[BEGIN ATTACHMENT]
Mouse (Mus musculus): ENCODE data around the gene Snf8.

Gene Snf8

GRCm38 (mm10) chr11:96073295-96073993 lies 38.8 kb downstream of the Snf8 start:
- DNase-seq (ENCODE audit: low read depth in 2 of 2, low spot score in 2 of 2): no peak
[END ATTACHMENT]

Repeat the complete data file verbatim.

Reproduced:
Mouse (Mus musculus): ENCODE data around the gene Snf8.

Gene Snf8

GRCm38 (mm10) chr11:96073295-96073993 lies 38.8 kb downstream of the Snf8 start:
- DNase-seq (ENCODE audit: low read depth in 2 of 2, low spot score in 2 of 2): no peak